The Other Magic: Passage to Dawn Book 1

Book Reviews / Sunday, September 12th, 2021

By: Derrick Smythe
Genre: Epic Fantasy
Publisher: Derrick Smythe

Rating: 4.5 out of 5.


If this is Derrick Smythe’s debut novel, I am very much looking forward to what he has in store for the rest of this series. Mr. Smyth’s novel is more than impressive in prose, character development, world building, magic systems and an overall captivating story. If you are a fan of the character development of Joe Abercrombie, unique magic systems of Robin Hobb, and storytelling like Patrick Rothfuss, you will truly enjoy The Other Magic.

The Other Magic is a beautifully told story that centers around a young slave named Kibure in the land of Dorea. He is young, kind and gentle, but ignorant to any knowledge outside that of being a slave. Kibure harbors strong magic he neither understands or knows how to wield, but he is a target for capture because of his power. The story is told from the perspective of quite a few characters; Kibure, Grobennar, Aynward, and Sindri. Grobennar is a high priest of the god Kleros, and serves the God-king, Magog, and wields powerful magic. Aynward is the son of King of Dowe, and is heading for study at a university in the City of Brinkwell. Sindri is a disgraced priestess of Kleros who wields powerful magic, and she “rescues” Kibure wanting to “study” his power. The storylines of Kibure, Grobennar, and Sindri intersect. It is Aynward that the reader wonders about and how he fits in. It all beautifully comes together through the character development, action sequences and the backdrop of an amazing story. Some of these characters are outright bad, others are morally ambiguous, and others are good and kind. The details of character development in The Other Magic are as good as it gets. As I was reading and these characters were evolving, I was constantly comparing them to The First Law Trilogy by Joe Abercrombie. They are that complex and so well done. As the characters all wind up in Brinkwell, Mr. Smythe leads the reader to putting together a puzzle. As each character’s point of view is revealed, so is their relationship to each other. The pieces come together in exciting action scenes and magical battles. The Other Magic is an amazingly strong debut novel and I highly recommend it.

The character development in this novel is among the best I have read. The intricacies of one are fully realized as the story unfolds. Kibure, one of our main protagonists is a slave. He unknowingly harbors very powerful magic, powerful enough that the God-king sends Grobennar to capture him. The reader can’t help but feel protective of Kibure as he lives a life of fear and hopelessness as a slave. He is ignorant of what he can do, does know how to use this magic, and he is very naïve. Having grown up a slave, Kibure knows no other life, which makes him an easy target to be taken advantage of, but naturally untrusting of others. His use of his power is beautiful and detailed;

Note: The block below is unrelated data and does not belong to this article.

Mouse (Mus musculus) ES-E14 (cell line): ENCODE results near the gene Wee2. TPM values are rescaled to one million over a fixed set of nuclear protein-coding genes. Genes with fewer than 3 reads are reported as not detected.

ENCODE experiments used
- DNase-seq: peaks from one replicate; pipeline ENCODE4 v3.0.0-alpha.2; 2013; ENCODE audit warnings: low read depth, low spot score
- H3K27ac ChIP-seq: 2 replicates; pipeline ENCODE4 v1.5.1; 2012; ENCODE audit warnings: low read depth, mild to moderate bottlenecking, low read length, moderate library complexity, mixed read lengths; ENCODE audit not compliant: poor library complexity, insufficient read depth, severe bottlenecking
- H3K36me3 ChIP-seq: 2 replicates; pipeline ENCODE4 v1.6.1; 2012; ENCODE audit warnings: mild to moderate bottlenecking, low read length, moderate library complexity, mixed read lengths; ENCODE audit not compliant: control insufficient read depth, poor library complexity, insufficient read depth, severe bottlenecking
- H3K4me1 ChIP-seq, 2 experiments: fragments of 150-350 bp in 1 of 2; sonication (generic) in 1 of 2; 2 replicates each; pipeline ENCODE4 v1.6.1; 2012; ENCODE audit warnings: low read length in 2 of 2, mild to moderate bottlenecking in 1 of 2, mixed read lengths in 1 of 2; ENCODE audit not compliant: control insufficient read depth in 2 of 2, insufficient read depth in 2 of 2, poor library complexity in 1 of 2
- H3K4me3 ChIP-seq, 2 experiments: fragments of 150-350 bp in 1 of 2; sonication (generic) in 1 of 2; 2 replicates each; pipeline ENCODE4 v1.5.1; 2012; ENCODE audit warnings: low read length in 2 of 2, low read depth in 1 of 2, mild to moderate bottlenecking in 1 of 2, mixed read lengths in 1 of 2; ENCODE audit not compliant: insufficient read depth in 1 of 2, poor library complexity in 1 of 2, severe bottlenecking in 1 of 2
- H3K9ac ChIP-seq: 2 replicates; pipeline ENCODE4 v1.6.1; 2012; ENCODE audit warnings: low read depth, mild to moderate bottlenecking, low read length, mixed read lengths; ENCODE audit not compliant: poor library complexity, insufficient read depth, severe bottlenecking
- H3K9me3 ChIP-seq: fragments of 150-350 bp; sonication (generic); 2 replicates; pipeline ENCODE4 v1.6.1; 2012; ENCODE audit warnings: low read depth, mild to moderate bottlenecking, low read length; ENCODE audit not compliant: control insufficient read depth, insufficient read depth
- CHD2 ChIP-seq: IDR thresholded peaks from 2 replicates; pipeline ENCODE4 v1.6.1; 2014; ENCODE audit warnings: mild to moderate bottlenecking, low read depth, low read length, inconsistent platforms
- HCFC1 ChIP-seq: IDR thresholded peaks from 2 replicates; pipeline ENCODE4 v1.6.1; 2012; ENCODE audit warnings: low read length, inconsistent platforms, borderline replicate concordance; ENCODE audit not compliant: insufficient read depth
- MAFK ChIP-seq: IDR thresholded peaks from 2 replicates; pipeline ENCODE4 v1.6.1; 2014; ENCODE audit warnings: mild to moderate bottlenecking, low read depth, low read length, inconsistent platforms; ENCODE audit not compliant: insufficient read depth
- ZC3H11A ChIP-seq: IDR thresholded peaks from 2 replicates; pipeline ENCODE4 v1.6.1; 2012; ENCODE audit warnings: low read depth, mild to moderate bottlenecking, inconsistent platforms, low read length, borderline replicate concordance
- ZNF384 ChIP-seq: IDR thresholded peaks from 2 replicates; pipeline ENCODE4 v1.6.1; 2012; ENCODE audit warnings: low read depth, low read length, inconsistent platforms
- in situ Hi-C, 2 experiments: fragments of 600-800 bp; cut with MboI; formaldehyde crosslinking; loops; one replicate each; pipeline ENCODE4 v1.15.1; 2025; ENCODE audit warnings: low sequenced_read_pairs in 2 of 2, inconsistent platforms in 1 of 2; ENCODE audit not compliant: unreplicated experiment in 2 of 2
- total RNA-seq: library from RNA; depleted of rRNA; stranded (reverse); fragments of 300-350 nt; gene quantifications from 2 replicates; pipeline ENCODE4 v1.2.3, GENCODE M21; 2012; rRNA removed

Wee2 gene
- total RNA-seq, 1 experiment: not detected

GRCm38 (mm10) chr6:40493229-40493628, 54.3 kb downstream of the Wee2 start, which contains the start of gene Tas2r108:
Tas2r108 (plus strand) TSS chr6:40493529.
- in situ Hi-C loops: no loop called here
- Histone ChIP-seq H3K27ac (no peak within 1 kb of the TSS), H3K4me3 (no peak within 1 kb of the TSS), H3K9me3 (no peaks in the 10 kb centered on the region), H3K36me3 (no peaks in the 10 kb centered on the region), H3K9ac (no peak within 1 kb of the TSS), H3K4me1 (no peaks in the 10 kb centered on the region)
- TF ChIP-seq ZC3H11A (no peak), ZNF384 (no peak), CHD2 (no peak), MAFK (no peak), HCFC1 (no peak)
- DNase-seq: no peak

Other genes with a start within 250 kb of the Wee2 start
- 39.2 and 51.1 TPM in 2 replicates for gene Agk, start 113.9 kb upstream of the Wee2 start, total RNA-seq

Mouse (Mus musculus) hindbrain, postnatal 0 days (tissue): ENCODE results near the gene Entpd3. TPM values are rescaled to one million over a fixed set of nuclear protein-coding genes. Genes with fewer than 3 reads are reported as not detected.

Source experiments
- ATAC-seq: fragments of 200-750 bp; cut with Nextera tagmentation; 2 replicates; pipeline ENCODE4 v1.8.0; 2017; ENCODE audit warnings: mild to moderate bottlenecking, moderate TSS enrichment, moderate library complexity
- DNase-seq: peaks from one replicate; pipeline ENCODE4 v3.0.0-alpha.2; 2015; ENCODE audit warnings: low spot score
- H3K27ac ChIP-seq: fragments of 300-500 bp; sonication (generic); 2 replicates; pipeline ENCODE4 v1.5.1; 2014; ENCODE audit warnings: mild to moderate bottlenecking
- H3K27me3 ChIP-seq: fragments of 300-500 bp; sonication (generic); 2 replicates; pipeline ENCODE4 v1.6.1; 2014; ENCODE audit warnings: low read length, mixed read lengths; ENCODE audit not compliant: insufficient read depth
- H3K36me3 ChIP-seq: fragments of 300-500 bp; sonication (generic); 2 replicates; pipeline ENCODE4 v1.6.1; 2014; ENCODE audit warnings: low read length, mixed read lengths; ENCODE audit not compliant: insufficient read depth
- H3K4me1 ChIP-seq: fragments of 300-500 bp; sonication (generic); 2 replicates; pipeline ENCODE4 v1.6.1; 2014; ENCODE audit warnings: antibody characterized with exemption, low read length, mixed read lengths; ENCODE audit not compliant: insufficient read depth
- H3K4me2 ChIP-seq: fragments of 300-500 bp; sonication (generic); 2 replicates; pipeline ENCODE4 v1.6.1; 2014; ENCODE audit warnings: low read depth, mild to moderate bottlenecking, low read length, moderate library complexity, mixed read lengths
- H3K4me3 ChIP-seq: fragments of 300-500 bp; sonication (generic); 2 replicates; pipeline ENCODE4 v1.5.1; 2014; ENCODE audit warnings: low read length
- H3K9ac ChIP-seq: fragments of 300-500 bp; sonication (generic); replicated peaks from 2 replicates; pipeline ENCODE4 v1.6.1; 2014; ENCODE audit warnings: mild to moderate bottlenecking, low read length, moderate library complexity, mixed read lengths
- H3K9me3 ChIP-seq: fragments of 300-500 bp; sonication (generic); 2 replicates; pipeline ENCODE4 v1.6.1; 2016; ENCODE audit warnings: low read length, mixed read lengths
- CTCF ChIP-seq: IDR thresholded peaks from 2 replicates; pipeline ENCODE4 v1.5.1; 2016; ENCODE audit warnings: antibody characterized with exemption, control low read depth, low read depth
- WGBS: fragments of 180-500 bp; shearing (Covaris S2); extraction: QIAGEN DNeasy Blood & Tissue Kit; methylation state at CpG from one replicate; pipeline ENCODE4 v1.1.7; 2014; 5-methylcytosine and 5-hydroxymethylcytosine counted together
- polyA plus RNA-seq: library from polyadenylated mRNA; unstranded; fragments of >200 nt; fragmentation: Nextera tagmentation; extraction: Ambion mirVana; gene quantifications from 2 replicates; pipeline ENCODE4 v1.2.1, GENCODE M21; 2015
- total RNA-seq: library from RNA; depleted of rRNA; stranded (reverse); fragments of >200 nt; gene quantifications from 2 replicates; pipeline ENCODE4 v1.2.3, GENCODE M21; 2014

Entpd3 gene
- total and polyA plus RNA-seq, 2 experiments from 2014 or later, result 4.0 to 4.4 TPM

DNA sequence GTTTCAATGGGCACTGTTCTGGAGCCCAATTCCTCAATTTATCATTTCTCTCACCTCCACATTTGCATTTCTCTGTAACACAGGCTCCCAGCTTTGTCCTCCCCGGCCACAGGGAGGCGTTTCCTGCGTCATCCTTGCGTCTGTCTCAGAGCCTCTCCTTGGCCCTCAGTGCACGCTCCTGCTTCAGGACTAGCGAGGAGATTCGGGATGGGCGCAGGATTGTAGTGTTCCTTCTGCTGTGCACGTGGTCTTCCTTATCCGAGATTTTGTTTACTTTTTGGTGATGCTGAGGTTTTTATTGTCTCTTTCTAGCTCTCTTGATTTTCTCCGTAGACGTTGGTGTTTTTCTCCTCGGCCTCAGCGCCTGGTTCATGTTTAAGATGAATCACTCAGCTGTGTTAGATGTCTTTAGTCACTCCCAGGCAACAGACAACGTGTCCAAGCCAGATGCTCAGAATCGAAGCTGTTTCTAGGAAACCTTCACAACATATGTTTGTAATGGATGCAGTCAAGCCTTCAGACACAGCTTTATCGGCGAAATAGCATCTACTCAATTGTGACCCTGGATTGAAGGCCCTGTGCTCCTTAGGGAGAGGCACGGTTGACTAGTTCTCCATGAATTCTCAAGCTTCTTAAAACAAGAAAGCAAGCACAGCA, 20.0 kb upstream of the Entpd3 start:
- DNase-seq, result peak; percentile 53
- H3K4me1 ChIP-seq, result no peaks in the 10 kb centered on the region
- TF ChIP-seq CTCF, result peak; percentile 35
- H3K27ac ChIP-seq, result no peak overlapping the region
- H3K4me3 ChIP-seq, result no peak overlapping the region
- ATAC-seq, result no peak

“He felt himself straighten completely. Then he opened his slowly, resigned to allow his emotions to take control. His mind pulled away. He did not try to stop it. His body went numb, replaced by a deeper, nearly overwhelming sensation, as if he were suddenly connected to every particle of orange soil beneath his bare feet…I’m going to do something very bad…what do I care? I have nothing to lose…Kibure’s body quickly closed the gap between him and his master. Time seemed to bend as he moved, the seconds becoming hours, nothing going unnoticed…But as his closed fingers approached Zagreb’s body, a surge of-something-pure energy? – shot out of that very same fist…” Derrick Smythe, The Other Magic

Thus begins Kibure’s adventures, for lack of a better term. After this encounter with his slave master, he is marked for having dark magic. Enter Sindri, who tries to cast his magic from him, only to fail. Sindri knows she has found someone special, and plots to keep Zibure so she can study him. She is a character that wavers for the reader as her motives and some things she does make the reader question her morals. These are among my favorite characters. I always have a love/hate relationship with them, and I very much enjoy their story arcs. As a disgraced priest, through a series of events, she and Kibure find themselves on the run, barely one step ahead of Grobennar.

Grobennar is just plain bad. Nothing to hide-he knows it and revels in it. Once the favorite of the God-king, he is sent to find Kibure as the God-king fears his power. Grobennar is cruel, ambitious, and will do just about anything to once again be the best graces of Magog. What one feels for Kibure, you feel the exact opposite for Grobennar. It is the mark of excellent writing when it elicits such a strong response from the reader.

One of the main characters that was very interesting was Aynward. He is not a very likable character at times. Aynward is spoiled, arrogant, rash, and gets into quite a bit of trouble. He’s not an evil character, but as a parent, I felt at times he deserved what he got. I kept thinking, well if he was my child, he would be punished for a year. At least. Aynward feels that as a prince, he is entitled to certain treatment, and is dumfounded when many people don’t treat him as he feels he should. It is this arrogance and single-minded focus to “get even” with those he thinks slighted him that gets him into trouble. The reader will come to find how Aynward and his friend fit it to this story. Suffice to say, he is another brilliantly written character.